Investors in an industry have a certain amount of power to institute reforms. But when corporations persist in placing profits over social and environmental justice, it may be time to pull back on shareholder activism and take steps to divest from the industry.
The Unitarian Universalist Association may have reached this point with its investments in fossil fuels. Last month Chevron shareholders rejected a proposal by the UUA to separate the positions of chairman and CEO to "support greater oversight and transparency" of the second largest U.S. oil company.
Chevron shareholders also rejected limits on executive compensation and "proposals to require the company to disclose more information on fracking operations, details on why it operates in Myanmar and other politically unstable countries, and data on corporate donations exceeding $5,000."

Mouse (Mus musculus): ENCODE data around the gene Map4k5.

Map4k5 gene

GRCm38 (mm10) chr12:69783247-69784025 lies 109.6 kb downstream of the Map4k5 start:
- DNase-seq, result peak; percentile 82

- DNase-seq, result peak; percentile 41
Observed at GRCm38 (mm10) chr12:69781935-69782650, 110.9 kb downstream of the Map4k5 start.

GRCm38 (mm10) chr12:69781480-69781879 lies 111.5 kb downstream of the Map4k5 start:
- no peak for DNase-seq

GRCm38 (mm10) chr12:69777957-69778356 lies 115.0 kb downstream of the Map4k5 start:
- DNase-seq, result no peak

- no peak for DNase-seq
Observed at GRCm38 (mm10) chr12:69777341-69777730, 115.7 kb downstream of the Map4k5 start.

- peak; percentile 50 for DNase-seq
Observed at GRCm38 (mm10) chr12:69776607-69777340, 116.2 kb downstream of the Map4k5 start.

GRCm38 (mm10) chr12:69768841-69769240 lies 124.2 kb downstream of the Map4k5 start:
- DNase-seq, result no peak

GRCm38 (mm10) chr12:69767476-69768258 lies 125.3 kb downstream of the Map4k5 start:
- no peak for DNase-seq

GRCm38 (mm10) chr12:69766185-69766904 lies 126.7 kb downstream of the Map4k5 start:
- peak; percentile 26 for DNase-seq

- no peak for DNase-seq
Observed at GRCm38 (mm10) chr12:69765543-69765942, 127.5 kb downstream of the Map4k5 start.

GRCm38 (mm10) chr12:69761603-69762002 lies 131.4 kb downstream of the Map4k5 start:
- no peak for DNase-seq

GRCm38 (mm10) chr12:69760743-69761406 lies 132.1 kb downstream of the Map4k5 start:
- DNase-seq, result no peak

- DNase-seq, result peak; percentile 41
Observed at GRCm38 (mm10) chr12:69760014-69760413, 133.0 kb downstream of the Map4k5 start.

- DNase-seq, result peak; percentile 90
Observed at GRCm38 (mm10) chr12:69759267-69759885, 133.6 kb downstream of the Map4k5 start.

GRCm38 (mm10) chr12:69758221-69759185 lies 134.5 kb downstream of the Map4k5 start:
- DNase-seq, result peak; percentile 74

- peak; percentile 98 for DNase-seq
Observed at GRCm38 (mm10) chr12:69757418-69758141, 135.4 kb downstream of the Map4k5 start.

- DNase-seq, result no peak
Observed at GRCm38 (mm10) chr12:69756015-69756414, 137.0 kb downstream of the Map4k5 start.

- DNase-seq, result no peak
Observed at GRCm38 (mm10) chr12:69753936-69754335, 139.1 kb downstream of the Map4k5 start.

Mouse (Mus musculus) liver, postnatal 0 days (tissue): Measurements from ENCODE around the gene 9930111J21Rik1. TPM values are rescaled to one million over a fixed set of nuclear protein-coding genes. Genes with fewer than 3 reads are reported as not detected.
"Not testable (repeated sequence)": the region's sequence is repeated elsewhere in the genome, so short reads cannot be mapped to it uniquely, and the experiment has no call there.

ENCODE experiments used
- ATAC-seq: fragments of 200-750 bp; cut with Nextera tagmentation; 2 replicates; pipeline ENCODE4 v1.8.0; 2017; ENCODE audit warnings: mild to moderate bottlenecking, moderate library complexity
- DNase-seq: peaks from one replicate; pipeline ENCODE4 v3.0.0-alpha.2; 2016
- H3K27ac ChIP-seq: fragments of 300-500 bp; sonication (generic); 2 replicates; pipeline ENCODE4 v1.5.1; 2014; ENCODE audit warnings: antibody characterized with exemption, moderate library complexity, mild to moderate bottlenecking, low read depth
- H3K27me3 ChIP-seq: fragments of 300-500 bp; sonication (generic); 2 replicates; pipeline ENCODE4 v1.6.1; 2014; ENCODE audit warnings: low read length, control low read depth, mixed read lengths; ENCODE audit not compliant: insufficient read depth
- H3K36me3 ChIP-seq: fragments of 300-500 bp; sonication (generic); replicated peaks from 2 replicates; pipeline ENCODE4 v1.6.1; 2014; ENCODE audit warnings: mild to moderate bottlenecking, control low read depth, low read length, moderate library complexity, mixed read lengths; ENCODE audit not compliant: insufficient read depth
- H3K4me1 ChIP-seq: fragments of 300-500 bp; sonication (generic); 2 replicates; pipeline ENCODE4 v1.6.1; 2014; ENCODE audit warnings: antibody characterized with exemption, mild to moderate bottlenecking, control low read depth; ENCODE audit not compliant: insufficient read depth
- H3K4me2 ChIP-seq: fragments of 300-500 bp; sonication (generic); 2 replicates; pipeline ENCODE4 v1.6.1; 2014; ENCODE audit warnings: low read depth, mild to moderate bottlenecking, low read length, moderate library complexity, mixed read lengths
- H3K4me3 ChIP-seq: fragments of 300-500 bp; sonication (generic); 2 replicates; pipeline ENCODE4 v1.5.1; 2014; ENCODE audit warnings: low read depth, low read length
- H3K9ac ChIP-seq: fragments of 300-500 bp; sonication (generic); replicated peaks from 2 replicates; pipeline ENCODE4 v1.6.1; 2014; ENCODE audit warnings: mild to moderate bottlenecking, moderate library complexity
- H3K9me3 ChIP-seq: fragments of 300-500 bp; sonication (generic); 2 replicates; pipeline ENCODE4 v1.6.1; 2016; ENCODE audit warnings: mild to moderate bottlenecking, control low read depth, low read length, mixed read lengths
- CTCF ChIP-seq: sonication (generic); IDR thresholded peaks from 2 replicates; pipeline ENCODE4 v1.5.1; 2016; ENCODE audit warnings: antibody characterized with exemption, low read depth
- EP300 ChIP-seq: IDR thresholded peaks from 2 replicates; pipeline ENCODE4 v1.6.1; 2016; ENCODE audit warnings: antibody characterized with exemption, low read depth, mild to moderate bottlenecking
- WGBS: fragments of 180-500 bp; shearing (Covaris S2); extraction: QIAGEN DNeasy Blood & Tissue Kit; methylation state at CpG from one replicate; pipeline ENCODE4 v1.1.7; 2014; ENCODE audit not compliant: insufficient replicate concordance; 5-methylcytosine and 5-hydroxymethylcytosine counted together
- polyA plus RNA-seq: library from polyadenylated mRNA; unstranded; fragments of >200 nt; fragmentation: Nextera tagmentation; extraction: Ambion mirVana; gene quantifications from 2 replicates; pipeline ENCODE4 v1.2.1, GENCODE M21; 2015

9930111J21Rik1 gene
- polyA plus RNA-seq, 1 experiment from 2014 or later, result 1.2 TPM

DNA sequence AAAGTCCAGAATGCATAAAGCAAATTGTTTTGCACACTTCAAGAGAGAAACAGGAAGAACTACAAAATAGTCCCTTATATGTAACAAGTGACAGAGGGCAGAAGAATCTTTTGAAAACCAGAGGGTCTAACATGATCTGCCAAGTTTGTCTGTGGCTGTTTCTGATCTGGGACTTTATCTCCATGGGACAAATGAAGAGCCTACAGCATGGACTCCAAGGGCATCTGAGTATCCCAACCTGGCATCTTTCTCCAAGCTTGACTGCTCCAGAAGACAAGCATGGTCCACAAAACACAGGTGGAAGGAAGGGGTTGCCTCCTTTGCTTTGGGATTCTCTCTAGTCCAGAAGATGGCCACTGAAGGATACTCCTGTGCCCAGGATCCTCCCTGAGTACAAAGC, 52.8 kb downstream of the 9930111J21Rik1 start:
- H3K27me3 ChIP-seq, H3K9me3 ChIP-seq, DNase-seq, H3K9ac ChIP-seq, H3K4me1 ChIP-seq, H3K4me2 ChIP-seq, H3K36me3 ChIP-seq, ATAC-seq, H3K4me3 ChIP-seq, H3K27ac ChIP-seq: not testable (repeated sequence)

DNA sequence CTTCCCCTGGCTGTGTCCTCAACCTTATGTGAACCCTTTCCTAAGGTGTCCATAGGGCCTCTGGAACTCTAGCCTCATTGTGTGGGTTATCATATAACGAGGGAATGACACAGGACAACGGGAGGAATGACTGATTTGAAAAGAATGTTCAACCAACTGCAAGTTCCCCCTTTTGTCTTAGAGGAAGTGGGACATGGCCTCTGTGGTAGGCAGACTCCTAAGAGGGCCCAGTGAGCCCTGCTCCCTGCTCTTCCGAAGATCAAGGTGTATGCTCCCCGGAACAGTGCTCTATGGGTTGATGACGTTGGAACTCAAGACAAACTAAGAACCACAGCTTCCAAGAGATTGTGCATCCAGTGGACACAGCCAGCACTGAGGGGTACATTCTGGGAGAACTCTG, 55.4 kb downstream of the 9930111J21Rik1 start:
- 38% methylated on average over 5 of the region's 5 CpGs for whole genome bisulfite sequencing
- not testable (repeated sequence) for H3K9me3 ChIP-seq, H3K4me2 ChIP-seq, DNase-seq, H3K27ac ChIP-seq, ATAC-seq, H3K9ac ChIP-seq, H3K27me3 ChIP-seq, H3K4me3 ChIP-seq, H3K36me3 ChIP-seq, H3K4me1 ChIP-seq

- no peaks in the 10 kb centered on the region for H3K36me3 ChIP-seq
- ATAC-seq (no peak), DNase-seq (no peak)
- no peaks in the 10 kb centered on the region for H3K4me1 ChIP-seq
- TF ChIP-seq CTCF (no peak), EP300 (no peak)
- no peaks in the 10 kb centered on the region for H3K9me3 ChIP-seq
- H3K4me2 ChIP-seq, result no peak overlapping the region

In April the UUA Board of Trustees voted to support a resolution that "calls for divestment in companies with the worst environmental practices, while allowing the UUA to retain or purchase limited shares that would allow for meaningful shareholder activism in relationship to climate change issues."